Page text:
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Re: Efficient walk/iterate along a string

by BrowserUk (Pope)
on Nov 22, 2010 at 23:20 UTC ( #873073=note: print w/ replies, xml ) Need Help??


in reply to Efficient walk/iterate along a string

The fastest way I've found of accessing the characters of a string is to use chop.

Even if you need to copy the string to avoid its destruction; and reverse it to get the characters in the right order, it still comes out substantially quicker than any other method I've tried.

If you can avoid both the copy and the reverse it gets much faster still, but that's not easy to benchmark due to the destructive process. But if you are reading the records one at a time from a file, you're probably going to overwrite the record at each iteration, so that often doesn't matter in a real application.

#! perl -slw use strict; use Benchmark qw[ cmpthese ]; our $string = 'x'x5000; cmpthese -1, { substr => q[ for ( 0..length( $string)-1 ) { my $c = substr $string, $_, 1; } ], splitArray => q[ my @c=split'',$string; for( 0 .. $#c ){ my $c = $c[$_]; } ], splitFor => q[ for( split'', $string ){ my $c = $_; } ], unpack => q[ for( unpack 'C*', $string ) { my $c = chr; } ], reverseChop => q[ my $s = reverse $string; my $c; $c = $_ while chop $s; ], chop => q[ my $s = $string; my $c; $c = $_ while chop $s; ], ramfile => q[ open my $ram, '<', \$string; my $c; $c = $_ while $_ = getc( $ram ); ], }; __END__ C:\test>873068 Rate splitArray splitFor ramfile substr unpack reverseCh +op chop splitArray 169/s -- -48% -74% -81% -83% -8 +9% -89% splitFor 323/s 91% -- -51% -64% -67% -7 +9% -79% ramfile 654/s 288% 103% -- -27% -34% -5 +7% -58% substr 891/s 428% 176% 36% -- -9% -4 +2% -43% unpack 984/s 484% 205% 51% 10% -- -3 +6% -37% reverseChop 1534/s 809% 376% 135% 72% 56% +-- -1% chop 1555/s 822% 382% 138% 74% 58% +1% --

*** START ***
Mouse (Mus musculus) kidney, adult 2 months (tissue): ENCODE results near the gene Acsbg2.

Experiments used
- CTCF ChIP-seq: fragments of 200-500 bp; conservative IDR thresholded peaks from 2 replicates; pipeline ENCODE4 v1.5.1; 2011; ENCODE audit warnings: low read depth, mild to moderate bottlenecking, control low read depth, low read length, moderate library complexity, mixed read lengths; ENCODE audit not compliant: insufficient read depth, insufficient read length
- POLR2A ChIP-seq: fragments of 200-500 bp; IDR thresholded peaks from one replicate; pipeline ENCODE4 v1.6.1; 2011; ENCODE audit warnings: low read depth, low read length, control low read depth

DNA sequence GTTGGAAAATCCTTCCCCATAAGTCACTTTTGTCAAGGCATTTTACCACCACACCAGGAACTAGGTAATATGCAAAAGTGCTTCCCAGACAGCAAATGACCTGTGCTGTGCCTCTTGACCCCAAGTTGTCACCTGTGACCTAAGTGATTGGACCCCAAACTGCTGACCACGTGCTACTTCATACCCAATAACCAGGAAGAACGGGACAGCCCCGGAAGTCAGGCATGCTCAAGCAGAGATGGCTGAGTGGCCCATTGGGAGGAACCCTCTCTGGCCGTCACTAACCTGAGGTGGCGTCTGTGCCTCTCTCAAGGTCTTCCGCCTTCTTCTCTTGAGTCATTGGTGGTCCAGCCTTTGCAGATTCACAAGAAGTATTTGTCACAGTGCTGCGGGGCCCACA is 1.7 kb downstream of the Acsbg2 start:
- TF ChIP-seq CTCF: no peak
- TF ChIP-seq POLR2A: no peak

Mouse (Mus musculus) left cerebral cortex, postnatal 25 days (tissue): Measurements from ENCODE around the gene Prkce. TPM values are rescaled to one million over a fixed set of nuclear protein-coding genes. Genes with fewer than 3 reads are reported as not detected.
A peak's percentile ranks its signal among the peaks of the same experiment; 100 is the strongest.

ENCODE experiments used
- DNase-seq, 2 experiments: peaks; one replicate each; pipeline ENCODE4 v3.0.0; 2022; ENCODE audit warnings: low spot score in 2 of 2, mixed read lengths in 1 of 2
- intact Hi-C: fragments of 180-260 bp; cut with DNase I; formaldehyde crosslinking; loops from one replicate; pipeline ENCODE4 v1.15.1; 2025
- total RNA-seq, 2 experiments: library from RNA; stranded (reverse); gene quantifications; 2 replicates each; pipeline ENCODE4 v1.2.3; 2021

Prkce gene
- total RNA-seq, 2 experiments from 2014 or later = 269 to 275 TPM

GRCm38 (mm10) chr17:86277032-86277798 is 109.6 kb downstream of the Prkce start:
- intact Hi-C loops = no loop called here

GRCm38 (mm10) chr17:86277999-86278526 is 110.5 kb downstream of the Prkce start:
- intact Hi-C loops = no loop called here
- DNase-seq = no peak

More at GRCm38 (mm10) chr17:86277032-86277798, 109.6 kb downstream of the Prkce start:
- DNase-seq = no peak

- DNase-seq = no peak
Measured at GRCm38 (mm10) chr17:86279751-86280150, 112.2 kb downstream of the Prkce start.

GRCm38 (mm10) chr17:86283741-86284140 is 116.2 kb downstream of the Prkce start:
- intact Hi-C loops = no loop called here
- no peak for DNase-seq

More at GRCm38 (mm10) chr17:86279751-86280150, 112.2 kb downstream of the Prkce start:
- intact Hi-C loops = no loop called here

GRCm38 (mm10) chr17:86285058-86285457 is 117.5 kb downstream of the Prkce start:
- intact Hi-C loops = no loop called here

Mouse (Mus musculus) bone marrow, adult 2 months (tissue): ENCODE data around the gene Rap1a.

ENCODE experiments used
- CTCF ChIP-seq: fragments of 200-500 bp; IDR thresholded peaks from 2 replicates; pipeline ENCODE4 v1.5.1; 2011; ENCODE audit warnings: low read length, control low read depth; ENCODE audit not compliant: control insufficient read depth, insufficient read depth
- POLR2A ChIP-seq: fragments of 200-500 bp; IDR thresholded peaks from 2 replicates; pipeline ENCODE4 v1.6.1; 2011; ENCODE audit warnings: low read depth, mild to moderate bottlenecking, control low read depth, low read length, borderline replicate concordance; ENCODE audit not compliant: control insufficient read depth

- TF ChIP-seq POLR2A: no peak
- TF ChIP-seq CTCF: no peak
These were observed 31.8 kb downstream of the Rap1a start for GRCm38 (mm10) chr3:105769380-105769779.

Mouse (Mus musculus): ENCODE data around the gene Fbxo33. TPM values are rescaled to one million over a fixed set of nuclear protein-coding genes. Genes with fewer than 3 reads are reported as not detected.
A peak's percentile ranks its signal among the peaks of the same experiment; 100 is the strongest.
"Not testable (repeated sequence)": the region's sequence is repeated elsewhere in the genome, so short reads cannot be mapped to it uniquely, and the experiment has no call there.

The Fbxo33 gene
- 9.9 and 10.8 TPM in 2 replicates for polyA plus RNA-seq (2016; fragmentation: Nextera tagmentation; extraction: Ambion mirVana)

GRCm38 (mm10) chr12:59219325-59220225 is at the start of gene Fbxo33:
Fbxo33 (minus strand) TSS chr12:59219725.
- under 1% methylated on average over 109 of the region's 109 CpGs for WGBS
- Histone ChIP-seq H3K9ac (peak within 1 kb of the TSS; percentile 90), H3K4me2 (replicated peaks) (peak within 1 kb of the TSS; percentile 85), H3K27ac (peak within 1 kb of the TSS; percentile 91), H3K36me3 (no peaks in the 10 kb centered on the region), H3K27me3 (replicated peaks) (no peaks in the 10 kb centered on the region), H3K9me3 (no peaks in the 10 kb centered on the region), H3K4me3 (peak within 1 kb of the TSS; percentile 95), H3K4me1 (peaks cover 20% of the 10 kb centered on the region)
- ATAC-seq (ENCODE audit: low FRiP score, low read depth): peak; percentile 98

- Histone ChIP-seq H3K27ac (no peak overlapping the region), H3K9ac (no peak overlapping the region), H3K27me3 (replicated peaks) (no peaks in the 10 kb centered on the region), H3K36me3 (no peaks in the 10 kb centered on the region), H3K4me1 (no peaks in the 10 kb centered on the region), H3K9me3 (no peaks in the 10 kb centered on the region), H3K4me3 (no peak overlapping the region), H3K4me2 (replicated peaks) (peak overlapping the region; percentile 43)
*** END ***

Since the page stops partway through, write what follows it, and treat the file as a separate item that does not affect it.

Examine what is said, not who speaks -- Silence betokens consent -- Love the truth but pardon error.
"Science is about questioning the status quo. Questioning authority".
In the absence of evidence, opinion is indistinguishable from prejudice.


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Re^2: Efficient walk/iterate along a string
by moritz (Cardinal) on Nov 23, 2010 at 12:54 UTC
    Just a quick warning: if the string contains 0s, the chop solution stops as soon as one is found. Also chop does not set $_ to the removed character.

    A version that fixes both problems, and is still faster than unpack is

    my $s = reverse $string; my $c; $c = chop $s while length $s;

      True, but the extra opcode (length) imposes a 30% hit.

      Of course that diminishes if you're doing anything useful within the loop, but it is still significant for those situations where using such an obscure mechanism is worth considering.

      Luckily, genomic data doesn't usually contain zeros or nulls.

      I think it would be really nice if in the same way that in 5.12 you can use each on arrays, it would be nice to use it on scalars:

      my $string = 'fred'; my( $i, $c ); say "$i:$c" while ($i,$c) = each $string; 0:f 1:r 2:e 3:d say while $_ = each $string; f r e d

      I think that could be made very efficient by aliasing a LvTARG to the characters in situ; and would be very useful.

      IMO far more useful than the single character saving of each $arrayRef; over each @$arrayRef, which unfortunately probably means that it could not now be implemented :(


      Examine what is said, not who speaks -- Silence betokens consent -- Love the truth but pardon error.
      "Science is about questioning the status quo. Questioning authority".
      In the absence of evidence, opinion is indistinguishable from prejudice.

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